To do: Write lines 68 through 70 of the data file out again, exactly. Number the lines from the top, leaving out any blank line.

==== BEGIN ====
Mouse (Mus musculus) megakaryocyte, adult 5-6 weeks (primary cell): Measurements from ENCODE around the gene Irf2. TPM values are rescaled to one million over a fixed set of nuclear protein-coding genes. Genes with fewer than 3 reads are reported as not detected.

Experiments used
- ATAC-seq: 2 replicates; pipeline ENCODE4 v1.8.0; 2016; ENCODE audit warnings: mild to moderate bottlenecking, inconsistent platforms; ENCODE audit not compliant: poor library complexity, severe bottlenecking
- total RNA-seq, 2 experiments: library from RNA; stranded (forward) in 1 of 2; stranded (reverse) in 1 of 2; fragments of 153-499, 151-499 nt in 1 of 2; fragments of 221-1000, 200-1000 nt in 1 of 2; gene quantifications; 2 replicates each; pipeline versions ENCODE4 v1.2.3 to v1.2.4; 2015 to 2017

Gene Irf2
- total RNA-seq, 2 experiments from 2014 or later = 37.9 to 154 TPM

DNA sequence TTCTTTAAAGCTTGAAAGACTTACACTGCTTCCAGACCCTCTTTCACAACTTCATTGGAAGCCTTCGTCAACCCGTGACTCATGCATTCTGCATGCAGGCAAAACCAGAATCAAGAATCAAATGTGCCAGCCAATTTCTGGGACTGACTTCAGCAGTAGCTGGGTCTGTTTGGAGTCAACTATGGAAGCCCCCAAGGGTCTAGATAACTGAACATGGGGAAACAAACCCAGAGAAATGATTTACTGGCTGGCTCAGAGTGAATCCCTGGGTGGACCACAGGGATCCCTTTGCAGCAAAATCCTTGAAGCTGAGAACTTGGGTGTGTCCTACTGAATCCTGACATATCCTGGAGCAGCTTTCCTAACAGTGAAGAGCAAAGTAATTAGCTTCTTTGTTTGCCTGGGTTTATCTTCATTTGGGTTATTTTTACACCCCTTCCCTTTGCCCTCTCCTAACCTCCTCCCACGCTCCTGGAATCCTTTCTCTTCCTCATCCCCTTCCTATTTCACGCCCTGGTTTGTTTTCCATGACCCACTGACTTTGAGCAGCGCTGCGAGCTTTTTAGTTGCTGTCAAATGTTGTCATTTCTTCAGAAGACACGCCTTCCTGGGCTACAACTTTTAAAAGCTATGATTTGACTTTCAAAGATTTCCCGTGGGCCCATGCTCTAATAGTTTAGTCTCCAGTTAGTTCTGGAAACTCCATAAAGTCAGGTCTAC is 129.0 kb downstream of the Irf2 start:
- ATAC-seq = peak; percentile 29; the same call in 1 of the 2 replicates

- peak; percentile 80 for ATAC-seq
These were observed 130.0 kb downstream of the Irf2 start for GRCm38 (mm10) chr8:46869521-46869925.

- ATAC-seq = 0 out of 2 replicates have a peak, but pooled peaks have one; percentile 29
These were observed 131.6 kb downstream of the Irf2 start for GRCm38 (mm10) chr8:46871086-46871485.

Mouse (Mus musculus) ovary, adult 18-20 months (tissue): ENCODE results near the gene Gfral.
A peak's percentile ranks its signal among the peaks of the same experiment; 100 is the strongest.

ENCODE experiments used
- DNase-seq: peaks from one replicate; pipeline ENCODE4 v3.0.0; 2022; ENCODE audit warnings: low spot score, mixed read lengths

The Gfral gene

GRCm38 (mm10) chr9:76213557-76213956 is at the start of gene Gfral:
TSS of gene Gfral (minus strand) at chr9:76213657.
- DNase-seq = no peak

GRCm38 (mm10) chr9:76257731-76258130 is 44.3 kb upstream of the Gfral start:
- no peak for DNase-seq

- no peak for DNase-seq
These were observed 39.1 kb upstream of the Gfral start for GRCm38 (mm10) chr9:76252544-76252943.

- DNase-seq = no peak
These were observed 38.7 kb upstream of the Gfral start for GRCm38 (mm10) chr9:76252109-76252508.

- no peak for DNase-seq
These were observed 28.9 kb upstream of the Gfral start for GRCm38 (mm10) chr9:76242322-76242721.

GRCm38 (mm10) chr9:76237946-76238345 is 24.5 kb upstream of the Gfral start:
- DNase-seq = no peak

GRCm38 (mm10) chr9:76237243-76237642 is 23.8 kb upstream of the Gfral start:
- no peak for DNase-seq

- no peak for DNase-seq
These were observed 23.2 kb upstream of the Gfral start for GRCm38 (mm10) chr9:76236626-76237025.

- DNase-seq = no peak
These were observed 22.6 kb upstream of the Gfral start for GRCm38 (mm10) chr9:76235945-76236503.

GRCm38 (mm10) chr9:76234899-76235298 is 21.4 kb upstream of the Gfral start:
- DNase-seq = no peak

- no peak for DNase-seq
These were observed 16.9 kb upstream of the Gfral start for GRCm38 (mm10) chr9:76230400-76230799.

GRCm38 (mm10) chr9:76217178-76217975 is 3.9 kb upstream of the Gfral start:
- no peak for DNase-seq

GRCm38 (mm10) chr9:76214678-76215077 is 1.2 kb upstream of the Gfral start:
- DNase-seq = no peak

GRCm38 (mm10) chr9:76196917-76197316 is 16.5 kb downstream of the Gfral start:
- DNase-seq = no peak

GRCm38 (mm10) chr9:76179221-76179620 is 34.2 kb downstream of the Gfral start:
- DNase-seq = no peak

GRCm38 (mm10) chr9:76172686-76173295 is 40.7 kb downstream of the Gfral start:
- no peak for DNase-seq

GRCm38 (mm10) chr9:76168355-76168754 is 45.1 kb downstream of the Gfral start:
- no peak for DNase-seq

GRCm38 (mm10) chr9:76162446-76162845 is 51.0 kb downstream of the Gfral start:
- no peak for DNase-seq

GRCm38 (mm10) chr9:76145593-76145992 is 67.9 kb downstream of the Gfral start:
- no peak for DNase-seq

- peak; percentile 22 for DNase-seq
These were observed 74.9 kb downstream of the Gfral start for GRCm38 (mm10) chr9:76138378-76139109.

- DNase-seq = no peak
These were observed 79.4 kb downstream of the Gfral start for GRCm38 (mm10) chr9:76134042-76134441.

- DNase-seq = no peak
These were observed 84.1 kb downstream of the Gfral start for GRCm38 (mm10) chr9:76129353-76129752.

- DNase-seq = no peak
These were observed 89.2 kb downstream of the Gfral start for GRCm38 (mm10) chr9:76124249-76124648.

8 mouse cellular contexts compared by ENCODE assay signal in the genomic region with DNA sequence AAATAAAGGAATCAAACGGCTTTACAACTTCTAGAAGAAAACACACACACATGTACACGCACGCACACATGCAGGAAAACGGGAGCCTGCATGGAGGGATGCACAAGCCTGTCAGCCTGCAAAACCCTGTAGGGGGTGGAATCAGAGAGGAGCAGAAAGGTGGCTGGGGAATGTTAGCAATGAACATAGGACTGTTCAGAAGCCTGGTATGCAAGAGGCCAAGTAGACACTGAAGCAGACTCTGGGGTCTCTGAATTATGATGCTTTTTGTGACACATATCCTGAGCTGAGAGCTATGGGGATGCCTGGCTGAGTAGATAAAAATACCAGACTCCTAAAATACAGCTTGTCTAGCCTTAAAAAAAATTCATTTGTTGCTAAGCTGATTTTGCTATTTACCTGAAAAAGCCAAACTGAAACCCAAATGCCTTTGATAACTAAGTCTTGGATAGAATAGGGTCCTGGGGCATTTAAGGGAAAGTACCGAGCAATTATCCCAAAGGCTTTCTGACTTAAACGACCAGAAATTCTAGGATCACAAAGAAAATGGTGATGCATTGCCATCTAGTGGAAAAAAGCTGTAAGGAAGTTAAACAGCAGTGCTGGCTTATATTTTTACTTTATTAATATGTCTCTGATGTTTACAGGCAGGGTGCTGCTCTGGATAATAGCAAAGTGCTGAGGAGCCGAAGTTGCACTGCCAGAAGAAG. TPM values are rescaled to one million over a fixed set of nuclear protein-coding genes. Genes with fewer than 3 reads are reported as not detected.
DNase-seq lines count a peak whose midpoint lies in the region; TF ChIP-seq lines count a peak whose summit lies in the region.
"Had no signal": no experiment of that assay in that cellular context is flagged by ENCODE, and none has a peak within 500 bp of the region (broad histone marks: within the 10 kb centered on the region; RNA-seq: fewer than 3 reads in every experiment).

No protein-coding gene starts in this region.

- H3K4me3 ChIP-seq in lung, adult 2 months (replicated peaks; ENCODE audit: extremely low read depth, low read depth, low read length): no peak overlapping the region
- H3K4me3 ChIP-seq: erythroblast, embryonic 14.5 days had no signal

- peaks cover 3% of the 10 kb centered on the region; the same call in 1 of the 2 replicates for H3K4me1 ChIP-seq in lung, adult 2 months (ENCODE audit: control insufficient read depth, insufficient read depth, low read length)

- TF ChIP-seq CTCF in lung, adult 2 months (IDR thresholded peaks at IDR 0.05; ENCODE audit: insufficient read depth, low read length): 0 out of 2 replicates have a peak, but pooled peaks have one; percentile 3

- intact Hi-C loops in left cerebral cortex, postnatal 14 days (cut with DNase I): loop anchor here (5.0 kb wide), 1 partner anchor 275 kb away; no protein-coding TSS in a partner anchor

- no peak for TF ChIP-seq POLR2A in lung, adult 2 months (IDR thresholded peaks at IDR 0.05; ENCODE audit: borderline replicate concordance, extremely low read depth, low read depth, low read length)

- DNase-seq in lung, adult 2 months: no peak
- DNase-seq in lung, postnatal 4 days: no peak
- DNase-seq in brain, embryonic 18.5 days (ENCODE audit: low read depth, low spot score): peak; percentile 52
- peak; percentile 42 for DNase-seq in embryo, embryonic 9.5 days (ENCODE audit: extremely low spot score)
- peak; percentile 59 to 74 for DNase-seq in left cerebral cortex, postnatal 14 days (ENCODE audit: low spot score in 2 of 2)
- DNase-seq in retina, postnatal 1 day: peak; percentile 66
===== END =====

No protein-coding gene starts in this region.

- H3K4me3 ChIP-seq in lung, adult 2 months (replicated peaks; ENCODE audit: extremely low read depth, low read depth, low read length): no peak overlapping the region
- H3K4me3 ChIP-seq: erythroblast, embryonic 14.5 days had no signal